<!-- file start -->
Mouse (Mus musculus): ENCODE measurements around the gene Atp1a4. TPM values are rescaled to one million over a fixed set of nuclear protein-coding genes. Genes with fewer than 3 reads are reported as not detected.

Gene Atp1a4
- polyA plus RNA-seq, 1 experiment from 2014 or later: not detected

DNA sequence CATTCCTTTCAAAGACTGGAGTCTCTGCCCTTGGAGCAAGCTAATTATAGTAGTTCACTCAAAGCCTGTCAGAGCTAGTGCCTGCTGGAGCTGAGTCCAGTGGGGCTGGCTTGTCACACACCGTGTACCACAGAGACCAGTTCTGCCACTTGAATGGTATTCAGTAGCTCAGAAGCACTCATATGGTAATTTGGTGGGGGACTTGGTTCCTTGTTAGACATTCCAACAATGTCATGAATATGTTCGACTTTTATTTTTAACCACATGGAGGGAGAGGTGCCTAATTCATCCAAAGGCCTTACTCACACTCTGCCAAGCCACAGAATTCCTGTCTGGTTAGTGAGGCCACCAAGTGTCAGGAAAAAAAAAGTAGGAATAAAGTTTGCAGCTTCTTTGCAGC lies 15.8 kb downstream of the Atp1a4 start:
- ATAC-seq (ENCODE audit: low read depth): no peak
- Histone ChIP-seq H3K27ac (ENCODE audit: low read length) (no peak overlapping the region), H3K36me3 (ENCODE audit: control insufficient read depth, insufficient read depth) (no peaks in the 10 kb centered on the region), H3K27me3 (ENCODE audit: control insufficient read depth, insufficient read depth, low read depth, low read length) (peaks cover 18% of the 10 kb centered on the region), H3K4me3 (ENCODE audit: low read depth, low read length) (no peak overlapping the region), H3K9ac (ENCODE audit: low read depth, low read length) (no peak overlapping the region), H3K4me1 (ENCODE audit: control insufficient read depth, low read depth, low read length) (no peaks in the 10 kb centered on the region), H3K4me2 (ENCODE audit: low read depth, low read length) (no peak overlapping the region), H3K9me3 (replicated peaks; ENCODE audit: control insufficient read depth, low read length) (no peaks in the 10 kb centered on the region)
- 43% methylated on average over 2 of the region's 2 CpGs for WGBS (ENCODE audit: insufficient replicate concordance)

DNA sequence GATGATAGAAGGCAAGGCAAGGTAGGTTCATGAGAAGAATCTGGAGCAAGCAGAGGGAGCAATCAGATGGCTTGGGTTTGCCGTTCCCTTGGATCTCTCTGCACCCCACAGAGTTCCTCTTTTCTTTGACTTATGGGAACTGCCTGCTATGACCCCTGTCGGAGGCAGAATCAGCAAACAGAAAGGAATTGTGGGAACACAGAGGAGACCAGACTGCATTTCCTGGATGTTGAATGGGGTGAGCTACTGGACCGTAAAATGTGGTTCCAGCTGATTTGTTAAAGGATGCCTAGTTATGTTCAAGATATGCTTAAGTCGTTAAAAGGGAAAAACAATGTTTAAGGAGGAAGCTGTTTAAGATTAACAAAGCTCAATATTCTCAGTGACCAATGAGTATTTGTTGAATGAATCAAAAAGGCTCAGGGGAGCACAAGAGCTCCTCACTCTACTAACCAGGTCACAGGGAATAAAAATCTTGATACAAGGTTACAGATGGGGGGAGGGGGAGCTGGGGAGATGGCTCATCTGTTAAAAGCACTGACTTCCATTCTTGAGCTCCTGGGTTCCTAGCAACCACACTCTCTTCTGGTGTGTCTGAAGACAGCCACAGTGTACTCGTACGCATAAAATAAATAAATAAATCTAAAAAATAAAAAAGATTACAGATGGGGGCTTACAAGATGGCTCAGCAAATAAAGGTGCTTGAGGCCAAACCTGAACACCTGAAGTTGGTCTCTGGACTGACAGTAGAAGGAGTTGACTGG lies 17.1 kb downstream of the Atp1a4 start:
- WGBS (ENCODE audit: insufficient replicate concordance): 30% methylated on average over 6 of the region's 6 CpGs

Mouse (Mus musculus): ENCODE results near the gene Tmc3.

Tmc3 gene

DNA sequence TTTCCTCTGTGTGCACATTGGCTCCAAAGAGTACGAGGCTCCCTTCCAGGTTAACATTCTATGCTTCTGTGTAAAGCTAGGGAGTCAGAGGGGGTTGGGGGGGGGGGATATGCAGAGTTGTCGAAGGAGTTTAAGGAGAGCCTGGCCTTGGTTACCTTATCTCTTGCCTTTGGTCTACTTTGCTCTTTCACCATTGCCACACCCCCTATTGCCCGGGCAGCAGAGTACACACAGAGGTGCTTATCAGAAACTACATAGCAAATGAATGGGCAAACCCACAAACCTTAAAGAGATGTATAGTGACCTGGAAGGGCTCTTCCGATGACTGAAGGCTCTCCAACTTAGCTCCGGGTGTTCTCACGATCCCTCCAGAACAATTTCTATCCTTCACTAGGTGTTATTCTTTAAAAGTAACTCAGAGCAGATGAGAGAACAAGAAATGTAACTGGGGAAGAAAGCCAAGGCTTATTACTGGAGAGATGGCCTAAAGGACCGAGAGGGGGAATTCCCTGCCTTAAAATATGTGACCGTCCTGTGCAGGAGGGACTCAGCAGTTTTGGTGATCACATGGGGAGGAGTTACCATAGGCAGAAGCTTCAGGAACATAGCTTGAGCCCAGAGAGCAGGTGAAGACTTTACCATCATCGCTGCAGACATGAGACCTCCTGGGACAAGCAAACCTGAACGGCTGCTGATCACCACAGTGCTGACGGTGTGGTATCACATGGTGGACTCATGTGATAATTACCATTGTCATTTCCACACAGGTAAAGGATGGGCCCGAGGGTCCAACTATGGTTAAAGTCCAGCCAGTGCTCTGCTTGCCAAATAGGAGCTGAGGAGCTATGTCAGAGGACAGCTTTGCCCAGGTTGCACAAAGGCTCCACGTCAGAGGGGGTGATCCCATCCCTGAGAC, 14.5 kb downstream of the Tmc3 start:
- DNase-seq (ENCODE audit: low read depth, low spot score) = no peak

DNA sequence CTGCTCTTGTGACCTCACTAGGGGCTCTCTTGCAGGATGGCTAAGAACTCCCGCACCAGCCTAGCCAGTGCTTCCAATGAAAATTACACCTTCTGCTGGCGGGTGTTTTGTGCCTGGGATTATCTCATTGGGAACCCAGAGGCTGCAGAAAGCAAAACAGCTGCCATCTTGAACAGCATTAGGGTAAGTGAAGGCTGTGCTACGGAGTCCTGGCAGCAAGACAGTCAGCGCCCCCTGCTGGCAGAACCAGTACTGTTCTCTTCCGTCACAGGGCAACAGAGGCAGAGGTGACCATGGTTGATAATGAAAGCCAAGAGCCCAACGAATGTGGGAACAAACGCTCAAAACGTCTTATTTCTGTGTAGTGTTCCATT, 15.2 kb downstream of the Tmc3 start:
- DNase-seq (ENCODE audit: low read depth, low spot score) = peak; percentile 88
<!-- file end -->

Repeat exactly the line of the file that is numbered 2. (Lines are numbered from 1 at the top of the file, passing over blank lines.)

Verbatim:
Gene Atp1a4